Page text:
Photo credit: taekwonweirdo

In every culture there seems to be some version of breaded, fried meat. In Italy, there’s veal parmigiana; in Mexico, steak doused with bread crumbs is called milanesa; in Germany, cooks use crumbs from dried Kaiser rolls to make wiener schnitzel; I suppose chicken-fried steak could count as America’s contribution to this category. In Japan, thin slices of pork are battered with panko crumbs then fried to create tonkatsu.

Last November, a friend invited me over to a pre-Thanksgiving meal where she was teaching how to cook a traditional roasted turkey, stuffing and, of course, pumpkin pie to friends of hers from Japan. Her friends knew as many English words as I knew Japanese, which amounted to two—‘thank you’ (arigato) and ‘hello’ (konnichiwa).  But once we started rolling out pie crusts, we found a common language, food. (It helped that my friend was fluent in both Japanese and English.)

As a thank-you for the afternoon of all things Thanksgiving, my friend and I were invited over for some Japanese instruction a month later. Of all the things we cooked and sampled that day (I don’t think I’ll ever have a taste for mochi balls, but the sweet bean paste was tasty), the pork tonkatsu became a favorite for our family.

You make tonkatsu as you might other breaded meats, with a few key differences. Thin slices of pork are dredged in flour, then whisked eggs, then panko bread crumbs. Using the right bread crumbs is key—panko crumbs are not only crustless, but they’re lighter than American bread crumbs, making for a crispier coating. You can find panko in the Asian food aisle of just about any area grocery store.

Serve the tonkatsu over steamed white rice and veggies. Traditionally, there’s also a ketchup-like sauce served alongside. While it’s known as ‘Tonkatsu sauce’ my Japanese foodie friends call it ‘Bull-dog’ because that’s one of the more popular brands in Japan. While some grocers carry Bull-dog, you might have to go to an Asian grocery store to track it down. It’s worth making the trip—the combination of the sweet/sour Bull-dog sauce, crisp-fried pork and rice makes for a meal my kids ask for again and again.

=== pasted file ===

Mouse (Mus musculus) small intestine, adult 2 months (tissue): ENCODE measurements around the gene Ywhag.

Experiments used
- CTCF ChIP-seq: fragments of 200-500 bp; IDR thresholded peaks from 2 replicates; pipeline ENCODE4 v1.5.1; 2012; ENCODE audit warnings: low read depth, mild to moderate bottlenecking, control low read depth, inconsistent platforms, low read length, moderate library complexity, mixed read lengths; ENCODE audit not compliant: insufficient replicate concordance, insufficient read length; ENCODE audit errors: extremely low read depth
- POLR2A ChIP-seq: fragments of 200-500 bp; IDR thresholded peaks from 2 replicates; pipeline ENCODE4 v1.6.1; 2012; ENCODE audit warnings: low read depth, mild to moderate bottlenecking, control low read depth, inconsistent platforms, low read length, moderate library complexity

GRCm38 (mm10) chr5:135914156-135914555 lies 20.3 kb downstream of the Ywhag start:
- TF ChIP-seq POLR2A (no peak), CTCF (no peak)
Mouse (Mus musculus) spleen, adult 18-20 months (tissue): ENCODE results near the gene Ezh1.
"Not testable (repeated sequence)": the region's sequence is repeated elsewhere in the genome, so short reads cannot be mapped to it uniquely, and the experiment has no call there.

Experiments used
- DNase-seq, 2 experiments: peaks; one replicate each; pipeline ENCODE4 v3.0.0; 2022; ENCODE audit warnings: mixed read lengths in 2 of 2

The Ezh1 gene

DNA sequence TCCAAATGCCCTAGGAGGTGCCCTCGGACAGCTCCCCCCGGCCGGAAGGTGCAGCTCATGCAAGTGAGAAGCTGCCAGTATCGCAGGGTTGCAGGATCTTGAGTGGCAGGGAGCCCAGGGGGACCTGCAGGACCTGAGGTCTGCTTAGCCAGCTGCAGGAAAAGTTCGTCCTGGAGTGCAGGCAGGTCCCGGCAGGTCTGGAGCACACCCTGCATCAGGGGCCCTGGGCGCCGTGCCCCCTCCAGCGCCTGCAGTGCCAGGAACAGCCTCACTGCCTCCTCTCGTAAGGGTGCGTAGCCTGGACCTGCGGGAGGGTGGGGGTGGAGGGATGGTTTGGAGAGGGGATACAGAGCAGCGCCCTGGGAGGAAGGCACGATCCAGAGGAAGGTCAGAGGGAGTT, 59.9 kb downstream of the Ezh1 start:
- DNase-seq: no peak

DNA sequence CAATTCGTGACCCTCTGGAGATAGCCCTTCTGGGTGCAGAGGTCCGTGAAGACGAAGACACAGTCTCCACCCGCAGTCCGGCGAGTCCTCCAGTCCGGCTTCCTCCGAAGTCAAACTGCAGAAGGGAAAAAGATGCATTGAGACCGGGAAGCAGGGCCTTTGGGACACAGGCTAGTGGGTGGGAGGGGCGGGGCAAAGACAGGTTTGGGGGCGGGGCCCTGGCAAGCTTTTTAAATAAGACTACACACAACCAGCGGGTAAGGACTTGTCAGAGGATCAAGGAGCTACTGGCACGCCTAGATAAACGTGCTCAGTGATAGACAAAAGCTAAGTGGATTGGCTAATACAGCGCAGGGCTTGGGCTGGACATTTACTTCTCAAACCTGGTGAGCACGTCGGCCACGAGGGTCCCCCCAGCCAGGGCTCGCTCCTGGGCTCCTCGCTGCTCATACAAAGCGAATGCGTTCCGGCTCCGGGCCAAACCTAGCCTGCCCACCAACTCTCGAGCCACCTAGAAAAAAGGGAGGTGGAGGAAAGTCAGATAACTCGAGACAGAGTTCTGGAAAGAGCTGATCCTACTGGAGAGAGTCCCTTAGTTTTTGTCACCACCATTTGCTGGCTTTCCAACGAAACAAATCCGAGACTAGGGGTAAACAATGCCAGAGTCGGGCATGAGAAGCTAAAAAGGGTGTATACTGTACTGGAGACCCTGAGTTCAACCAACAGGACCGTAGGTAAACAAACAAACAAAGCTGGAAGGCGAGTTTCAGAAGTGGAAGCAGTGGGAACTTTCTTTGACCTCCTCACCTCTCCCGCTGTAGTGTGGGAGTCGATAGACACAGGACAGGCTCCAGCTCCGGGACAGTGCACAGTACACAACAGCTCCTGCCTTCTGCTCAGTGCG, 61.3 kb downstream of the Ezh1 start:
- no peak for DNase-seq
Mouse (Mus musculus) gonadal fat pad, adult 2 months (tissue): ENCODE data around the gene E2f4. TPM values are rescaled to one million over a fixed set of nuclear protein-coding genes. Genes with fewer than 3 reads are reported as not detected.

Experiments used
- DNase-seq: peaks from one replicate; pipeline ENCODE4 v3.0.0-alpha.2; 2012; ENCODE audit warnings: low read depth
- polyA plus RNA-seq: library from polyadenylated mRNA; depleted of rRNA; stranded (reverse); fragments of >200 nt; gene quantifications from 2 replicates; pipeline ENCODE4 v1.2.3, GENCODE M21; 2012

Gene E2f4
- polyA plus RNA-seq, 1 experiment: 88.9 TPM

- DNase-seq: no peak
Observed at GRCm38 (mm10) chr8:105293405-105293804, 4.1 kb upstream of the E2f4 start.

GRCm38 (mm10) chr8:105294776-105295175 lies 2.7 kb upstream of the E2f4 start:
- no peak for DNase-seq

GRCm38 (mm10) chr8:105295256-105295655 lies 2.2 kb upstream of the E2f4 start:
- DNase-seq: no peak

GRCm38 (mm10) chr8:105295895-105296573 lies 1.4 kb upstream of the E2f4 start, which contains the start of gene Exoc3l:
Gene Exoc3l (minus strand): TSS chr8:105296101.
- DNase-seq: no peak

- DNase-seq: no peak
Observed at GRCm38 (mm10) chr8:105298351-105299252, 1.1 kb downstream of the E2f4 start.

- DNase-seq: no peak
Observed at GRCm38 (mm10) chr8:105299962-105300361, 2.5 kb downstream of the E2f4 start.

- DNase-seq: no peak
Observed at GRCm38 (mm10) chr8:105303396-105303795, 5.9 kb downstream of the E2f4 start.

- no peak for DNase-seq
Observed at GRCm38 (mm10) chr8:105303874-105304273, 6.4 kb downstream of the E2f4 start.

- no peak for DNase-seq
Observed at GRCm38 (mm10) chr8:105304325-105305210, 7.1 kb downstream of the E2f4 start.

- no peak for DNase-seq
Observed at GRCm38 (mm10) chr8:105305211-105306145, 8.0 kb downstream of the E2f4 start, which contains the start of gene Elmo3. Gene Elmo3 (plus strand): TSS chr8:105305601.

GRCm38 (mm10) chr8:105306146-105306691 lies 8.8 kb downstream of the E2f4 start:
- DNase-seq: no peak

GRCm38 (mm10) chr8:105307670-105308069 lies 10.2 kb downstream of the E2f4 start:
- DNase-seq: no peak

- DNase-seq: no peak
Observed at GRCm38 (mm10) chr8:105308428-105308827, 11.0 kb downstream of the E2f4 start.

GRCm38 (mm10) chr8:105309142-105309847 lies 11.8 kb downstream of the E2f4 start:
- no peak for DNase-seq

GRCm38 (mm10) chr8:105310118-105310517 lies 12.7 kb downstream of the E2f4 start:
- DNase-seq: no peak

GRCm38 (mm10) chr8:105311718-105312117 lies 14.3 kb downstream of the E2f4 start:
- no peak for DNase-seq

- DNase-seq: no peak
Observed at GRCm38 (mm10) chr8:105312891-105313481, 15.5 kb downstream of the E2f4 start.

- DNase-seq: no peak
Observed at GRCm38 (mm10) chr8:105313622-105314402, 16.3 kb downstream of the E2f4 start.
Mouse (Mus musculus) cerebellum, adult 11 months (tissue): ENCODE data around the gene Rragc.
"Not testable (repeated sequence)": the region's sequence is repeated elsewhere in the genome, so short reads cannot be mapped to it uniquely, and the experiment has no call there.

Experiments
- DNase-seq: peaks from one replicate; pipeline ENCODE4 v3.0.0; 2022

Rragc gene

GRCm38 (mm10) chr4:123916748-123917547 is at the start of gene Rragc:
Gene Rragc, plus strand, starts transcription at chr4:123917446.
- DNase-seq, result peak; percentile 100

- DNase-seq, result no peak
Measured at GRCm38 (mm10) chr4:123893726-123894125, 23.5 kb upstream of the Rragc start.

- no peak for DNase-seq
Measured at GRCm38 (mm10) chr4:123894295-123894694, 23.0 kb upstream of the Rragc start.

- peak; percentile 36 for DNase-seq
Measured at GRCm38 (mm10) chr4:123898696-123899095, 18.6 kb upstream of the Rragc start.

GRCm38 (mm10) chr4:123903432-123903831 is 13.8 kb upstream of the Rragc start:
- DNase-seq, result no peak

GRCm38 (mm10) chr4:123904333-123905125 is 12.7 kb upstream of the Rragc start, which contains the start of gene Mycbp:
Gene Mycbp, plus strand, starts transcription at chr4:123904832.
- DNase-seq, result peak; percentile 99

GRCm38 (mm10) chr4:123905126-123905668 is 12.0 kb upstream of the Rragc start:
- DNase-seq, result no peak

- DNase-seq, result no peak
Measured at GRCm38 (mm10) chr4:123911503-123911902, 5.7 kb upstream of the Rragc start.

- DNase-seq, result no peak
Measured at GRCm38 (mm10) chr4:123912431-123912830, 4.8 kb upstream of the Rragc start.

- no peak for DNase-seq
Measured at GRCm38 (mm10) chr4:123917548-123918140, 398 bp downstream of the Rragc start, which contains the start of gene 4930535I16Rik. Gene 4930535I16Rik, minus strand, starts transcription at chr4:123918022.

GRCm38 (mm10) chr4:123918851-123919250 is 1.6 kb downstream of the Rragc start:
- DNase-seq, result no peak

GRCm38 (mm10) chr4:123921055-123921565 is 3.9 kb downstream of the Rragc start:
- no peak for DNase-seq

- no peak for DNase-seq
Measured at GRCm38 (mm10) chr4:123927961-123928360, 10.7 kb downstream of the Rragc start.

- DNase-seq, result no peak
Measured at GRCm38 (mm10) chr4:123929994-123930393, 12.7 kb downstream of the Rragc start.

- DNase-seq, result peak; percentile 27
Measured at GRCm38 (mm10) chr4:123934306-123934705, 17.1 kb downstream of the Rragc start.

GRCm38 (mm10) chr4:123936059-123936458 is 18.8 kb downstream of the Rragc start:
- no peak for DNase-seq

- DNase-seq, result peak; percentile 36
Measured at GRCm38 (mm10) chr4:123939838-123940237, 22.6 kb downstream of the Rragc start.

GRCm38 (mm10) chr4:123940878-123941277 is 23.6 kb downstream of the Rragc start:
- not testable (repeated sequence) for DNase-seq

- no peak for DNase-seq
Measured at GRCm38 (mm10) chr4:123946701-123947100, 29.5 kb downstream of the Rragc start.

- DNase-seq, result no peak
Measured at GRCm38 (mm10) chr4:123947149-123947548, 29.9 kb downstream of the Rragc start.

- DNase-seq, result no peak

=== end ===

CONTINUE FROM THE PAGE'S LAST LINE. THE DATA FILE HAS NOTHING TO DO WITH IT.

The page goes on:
Prep time: 30 minutes + 20-30 minutes cooking

Serving: 5 + leftovers


1.5-2 pound pork loin

3 eggs

½ Tablespoon soy sauce

1 cup flour

1 bag panko bread crumbs (usually around 7.4 ounces)

Oil for frying


  1. In three shallow dishes or plates, prepare the following (I find pie plates work nicely). One dish with 1 cup flour. Whisk the eggs with soy sauce and pour into a separate plate. On the final plate place half the bag of panko crumbs.
  2. On a cutting board, slice the pork loin into small pieces, about ¼” thick.
  3. On a clean cutting board lay a couple pieces of pork between two sheets of plastic wrap. Gently pound the meat until the slice becomes slightly thinner. Repeat with the remaining meat slices.
  4. Working with one pork slice at a time, dredge the piece in flour, then lightly tap off excess, then dip it into the egg mixture and finally the panko. Place the battered meat slice onto a baking sheet.
  5. Repeat with the remaining slices of pork.
  6. Pour oil up to ½ an inch in a cooking pan. Heat to medium-high heat (test using a crumb of panko—it should start to sizzle when place in the oil).
  7. Preheat the oven to 200 degrees.
  8. Gently place 2 or 3 battered pork slices into the prepared oil, fry for 3 to 4 minutes on each side or until golden brown. Remove the meat from the oil onto a cookie sheet fitted with a wire rack to drain off excess oil.
  9. Place in the warm oven while you fry the rest of the meat slices. Cut into long strips and serve over rice (this also makes for excellent leftovers—if you have any!).
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